One common suggestion is to improve E-mail authentication to feel better about sending autoresponses when it can be confirmed the mail came from the address it says it came from. This can be useful, though we must avoid the risk of building an E-mail system that only allows people who use ID to send mail.
Some worry that blackhats might use autoresponders to mailbomb a person, though this is not particularly efficient since you need to send one message out for every message reflected at the target -- you could just hit the target directly. At present I do not believe such an attack has taken place so it's not something we would want to take drastic measures to stop in the hypothetical future.
Mailing list whitelisting
All spam filters need to be able to whitelist the mailing lists a user has legitimately subscribed to. This is an issue for all spam filters, but the only special issue for C/R filters is that since they must not challenge mailing list mail, they need to take special care to assist the user in whitelisting those lists.
A 3rd party C/R system ends up keeping a database of a user's contacts on an outside system. This is to be avoided, or the risks of it made plain. Systems that run on your own server are safer. There is a trade-off. Running on the client provides the best privacy protection, but if the client is not full-time connected, can result in delays as indicated below.
C/R can slow down mail. Particularly if the challenge is not sent immediately. If it is, risk of a long slowdown is slow -- the user would need to send the mail that gets challenged and immediately disconnect without checking mail again. As noted, this can happen but it's rare enough to not outweigh the benefits.
Lowest false positive rate
The big reason C/R is a good system -- in particular when combined, as it should be with other spam-scoring and virus detecting algorithms -- is that it has such a low false positive rate, perhaps the best that exists.
An ideal C/R-enabled spam filter system first attempts to score the incoming mail. If it is certain it is spam, it can be discarded without challenge. If it is very likely not spam, it should also be directly forwarded without challenge.
Thus, challenges only will occur on a fraction of new mails from unknown correspondents, where the spam score is inconclusive.
Systems without C/R, faced with an inconclusive score, take several poorer routes. Some forward through the mail, causing amounts of spam to reach the mailbox. Some discard the mail, causing serious quantities of real mail to be lost. Some put the mail in a "maybe spam" filter which is scanned less frequently, resulting in possible long delays or loss of the mail. Some bounce the mail, informing the sender but forcing a re-send -- in effect a hard to manage challenge.
C/R systems offer the option of a challenge, providing the sender the chance to arrange immediate delivery of the mail to the target's main mailbox. The worst case, of not responding to the challenge, moves the mail to a delayed "maybe spam" mailbox where it faces the same fate such boxes have in a system without C/R. In practice, C/R provides that fast delivery most of the time.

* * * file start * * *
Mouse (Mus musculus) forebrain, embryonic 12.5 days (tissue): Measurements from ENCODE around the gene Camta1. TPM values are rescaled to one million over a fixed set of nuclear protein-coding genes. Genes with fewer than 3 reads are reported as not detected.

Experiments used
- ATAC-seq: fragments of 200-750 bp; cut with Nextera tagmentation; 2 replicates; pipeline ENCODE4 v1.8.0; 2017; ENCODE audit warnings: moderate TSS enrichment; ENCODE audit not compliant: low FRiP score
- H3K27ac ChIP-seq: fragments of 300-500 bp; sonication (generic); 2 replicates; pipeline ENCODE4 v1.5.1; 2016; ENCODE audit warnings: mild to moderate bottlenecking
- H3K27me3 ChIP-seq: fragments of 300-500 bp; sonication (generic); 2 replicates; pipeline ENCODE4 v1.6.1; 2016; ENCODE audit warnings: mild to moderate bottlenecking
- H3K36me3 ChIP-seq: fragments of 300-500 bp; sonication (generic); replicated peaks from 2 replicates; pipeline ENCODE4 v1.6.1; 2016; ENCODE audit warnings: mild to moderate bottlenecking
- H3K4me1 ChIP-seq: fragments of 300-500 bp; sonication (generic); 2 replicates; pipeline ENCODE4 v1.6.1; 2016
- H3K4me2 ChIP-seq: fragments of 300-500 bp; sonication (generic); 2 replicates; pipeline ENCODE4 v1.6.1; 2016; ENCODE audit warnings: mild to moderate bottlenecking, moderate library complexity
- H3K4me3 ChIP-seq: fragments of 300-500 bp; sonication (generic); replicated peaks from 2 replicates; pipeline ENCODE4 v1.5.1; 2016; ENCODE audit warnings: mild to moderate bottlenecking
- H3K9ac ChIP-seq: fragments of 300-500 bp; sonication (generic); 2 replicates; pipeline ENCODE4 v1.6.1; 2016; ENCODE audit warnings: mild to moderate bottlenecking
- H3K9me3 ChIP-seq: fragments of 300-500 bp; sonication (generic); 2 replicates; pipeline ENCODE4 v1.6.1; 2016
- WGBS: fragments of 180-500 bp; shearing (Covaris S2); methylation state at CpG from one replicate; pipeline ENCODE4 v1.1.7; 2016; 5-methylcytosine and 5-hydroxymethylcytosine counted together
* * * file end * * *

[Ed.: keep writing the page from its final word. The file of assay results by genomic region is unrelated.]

In my experience, C/R has both the best spam blocking rate and lowest false positive rate of any system, and combined with the best spam scoring systems, it provides performance levels that are very difficult to beat, worthy even in spite of the drawbacks that exist.
While there are those who react to C/R by saying they find the challenges annoying or selfish, I believe the question should be posed somewhat differently:
Phrased this way, I don't think very may would judge the C/R system as annoying or selfish. The selfish act may be having a spam filter system that wasn't good enough to identify the mail as clearly not-spam, but given that those are going to exist, which choice would users prefer in these rare cases? Loss of e-mail, or a challenge?
Whitelisting has incompatability with other systems
There are some anti-spam systems that try to use a different email address for every email you send out. This lets them track replies, shut off addresses that are getting spammed, and also "age" addresses so that recent addresses get less filtering and older ones get more.
These systems have a problem with all whitelisting tools, including C/R filters. (For example, you can't really participate in a mailing list that insists all mail come from a subscriber's address.)
My judgement is these address-changing tools need to establish standards to point to the real address, so that whitelisters can identify them. A simple one they could use would be to use the "Sender:" field or create a new field. They could also establish a public key to sign messages so that nobody could forge it, and use the same key to sign all messages. Only after this standard was established could whitelisting tools continue to whitelist such systems. Whitelisting has become very common (not just in C/R systems) so I think the multi-address systems have the burden of dealing with the question.
Truly anonymous mail is a hard question for all anti-spam systems. You can't provide a challenge on it. Alternate routes, such as CPU-stamps are probably the only route. Pseudonymous mail is fine with C/R systems.